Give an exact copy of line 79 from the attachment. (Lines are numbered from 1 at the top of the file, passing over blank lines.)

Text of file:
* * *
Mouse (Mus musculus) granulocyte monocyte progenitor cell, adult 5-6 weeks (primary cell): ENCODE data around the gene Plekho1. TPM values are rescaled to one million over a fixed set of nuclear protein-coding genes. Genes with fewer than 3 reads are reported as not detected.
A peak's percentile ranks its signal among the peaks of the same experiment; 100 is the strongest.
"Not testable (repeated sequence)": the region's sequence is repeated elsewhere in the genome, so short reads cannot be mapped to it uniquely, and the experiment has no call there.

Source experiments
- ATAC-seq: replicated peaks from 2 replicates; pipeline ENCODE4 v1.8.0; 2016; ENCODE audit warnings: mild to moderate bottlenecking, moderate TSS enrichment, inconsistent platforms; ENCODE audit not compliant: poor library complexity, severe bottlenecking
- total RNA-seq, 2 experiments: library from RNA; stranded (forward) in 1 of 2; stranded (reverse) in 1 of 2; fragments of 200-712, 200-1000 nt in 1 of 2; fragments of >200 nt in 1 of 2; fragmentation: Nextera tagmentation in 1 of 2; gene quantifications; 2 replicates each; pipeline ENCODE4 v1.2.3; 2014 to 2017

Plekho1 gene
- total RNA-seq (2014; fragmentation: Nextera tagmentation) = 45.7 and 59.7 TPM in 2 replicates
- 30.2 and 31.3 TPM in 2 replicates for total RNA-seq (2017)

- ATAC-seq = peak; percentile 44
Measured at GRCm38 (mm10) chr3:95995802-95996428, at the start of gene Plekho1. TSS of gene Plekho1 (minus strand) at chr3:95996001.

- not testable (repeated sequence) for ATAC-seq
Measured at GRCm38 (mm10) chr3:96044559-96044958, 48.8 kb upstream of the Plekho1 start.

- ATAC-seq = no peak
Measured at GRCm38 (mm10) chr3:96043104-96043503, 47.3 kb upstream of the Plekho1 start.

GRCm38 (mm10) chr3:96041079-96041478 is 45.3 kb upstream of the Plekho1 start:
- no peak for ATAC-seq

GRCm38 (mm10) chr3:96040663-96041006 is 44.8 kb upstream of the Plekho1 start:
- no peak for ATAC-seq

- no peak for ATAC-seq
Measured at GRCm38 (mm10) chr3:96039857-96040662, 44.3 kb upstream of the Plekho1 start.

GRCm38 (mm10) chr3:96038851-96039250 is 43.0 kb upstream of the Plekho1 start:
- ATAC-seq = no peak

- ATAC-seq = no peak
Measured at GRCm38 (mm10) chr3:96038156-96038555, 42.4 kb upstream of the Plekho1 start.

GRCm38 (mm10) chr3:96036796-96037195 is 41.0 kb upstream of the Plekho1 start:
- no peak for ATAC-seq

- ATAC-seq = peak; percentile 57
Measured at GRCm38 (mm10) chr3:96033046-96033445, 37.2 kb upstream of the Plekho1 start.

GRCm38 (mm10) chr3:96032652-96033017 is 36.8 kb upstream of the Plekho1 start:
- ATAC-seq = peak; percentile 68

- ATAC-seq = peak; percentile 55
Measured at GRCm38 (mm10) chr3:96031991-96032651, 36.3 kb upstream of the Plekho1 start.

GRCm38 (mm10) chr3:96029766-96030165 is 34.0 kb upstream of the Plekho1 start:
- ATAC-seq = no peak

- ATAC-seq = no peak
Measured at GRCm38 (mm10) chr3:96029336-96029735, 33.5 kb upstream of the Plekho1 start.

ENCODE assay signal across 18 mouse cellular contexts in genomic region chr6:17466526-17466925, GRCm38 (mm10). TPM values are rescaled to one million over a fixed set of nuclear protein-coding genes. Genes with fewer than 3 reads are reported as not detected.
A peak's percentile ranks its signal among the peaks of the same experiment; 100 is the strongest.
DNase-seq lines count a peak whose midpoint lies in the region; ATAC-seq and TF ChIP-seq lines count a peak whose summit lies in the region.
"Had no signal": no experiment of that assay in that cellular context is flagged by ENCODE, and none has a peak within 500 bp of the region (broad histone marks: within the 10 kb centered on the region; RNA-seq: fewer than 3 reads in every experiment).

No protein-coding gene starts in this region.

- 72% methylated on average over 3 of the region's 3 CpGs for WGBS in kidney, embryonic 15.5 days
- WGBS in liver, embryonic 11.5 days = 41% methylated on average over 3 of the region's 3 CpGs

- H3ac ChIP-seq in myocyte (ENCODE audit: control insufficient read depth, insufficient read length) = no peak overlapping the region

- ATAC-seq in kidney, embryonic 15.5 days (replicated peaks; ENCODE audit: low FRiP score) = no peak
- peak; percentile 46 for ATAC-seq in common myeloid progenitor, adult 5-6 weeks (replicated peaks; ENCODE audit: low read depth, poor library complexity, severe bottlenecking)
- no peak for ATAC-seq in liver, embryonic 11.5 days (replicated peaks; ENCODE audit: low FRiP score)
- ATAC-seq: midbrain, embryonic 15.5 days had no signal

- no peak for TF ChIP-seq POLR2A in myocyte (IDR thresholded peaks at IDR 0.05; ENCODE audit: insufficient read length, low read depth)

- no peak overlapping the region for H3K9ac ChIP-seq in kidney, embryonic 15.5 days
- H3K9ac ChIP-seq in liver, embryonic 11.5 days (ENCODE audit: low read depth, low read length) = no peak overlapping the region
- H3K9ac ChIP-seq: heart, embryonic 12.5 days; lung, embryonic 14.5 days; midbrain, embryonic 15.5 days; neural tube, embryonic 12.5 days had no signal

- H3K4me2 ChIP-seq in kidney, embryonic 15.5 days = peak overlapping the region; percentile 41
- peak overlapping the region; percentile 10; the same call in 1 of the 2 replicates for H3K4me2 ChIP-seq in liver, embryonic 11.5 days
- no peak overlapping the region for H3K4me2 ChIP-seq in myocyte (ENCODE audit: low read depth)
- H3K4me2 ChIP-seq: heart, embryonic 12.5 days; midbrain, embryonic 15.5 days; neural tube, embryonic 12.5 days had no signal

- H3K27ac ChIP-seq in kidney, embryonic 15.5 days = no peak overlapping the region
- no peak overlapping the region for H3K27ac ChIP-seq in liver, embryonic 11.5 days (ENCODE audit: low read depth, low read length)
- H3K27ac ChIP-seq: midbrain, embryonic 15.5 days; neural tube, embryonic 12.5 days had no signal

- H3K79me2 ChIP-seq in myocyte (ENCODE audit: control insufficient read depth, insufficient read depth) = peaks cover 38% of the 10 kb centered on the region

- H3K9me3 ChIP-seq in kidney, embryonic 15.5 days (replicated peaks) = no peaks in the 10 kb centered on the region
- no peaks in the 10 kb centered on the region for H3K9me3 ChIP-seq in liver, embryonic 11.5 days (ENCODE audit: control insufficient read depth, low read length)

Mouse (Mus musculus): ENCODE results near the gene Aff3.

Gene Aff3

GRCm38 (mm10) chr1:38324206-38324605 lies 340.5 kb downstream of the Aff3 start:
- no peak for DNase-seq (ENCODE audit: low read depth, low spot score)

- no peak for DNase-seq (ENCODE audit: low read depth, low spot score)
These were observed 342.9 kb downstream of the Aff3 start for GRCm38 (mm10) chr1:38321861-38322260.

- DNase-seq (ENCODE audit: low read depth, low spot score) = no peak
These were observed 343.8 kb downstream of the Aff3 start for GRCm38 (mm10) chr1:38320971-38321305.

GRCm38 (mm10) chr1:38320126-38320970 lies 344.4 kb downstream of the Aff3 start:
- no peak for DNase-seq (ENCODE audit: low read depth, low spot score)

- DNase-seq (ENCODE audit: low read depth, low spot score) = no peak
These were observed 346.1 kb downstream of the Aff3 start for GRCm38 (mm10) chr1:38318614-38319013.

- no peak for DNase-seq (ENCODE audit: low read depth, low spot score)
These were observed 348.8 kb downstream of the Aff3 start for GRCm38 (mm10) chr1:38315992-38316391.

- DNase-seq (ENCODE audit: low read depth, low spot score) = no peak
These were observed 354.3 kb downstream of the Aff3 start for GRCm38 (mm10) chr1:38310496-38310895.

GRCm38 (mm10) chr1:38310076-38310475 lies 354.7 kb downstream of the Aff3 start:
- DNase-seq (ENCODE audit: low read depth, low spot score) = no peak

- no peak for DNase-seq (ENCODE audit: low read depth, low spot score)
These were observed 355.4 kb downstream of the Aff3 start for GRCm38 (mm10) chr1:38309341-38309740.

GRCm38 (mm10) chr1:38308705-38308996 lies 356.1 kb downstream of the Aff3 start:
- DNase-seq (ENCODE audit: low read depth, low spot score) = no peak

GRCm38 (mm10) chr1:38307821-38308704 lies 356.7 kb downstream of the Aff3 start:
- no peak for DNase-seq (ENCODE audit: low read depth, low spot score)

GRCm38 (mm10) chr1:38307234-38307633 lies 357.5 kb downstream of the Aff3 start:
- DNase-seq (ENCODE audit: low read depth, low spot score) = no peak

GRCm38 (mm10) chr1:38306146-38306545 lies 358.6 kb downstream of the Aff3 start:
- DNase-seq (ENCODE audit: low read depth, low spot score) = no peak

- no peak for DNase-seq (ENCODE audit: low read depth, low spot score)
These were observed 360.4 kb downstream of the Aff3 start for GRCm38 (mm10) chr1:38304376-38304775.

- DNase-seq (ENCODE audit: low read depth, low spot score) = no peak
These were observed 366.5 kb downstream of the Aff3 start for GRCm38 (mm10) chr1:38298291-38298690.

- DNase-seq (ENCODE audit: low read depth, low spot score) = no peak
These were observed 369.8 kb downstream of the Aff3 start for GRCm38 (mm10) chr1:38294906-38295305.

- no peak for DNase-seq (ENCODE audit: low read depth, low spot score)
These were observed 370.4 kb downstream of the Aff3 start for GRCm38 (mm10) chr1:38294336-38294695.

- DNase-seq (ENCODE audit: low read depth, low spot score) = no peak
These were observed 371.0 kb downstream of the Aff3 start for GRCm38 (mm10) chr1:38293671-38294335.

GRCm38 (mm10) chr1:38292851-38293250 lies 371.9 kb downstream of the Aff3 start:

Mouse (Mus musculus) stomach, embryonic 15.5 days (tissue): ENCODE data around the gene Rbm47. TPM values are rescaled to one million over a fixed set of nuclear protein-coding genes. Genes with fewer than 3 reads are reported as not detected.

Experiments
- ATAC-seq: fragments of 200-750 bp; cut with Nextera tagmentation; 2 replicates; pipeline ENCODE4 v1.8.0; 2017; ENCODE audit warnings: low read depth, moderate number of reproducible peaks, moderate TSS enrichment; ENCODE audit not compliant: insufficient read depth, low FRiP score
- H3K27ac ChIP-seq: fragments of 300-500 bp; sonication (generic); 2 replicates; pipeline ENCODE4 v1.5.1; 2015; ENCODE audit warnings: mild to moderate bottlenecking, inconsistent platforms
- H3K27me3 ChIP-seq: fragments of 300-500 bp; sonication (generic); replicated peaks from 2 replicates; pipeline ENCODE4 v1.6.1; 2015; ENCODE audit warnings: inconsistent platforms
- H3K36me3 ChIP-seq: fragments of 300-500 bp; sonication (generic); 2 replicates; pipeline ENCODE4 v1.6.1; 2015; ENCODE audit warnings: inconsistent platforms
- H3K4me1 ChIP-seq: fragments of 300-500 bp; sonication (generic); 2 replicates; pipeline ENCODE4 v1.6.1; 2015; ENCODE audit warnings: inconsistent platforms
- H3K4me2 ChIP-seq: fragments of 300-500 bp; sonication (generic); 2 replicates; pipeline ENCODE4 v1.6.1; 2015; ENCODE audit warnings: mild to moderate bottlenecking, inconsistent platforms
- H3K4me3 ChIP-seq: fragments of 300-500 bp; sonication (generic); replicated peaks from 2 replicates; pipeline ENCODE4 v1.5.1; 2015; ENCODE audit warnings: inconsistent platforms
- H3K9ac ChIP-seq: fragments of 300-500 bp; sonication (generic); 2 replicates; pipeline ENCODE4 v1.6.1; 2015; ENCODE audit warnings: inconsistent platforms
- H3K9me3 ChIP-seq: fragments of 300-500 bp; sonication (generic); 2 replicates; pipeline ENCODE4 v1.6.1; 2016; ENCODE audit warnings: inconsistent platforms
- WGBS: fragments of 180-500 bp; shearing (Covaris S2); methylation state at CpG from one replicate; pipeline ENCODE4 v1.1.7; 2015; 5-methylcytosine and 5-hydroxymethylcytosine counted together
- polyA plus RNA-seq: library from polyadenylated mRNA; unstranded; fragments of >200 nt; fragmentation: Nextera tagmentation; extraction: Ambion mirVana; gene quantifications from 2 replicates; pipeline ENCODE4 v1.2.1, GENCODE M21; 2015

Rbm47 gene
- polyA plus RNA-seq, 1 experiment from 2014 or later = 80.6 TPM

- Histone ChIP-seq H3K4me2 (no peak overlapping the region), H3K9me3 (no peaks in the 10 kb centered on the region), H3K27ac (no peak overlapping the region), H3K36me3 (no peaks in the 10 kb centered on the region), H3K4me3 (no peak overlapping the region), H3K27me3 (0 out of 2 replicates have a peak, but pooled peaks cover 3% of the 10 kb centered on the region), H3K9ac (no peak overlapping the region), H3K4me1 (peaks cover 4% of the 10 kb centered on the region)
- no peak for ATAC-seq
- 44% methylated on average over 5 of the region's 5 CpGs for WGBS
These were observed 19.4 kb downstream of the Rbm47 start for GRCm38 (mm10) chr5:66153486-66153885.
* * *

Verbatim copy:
These were observed 354.3 kb downstream of the Aff3 start for GRCm38 (mm10) chr1:38310496-38310895.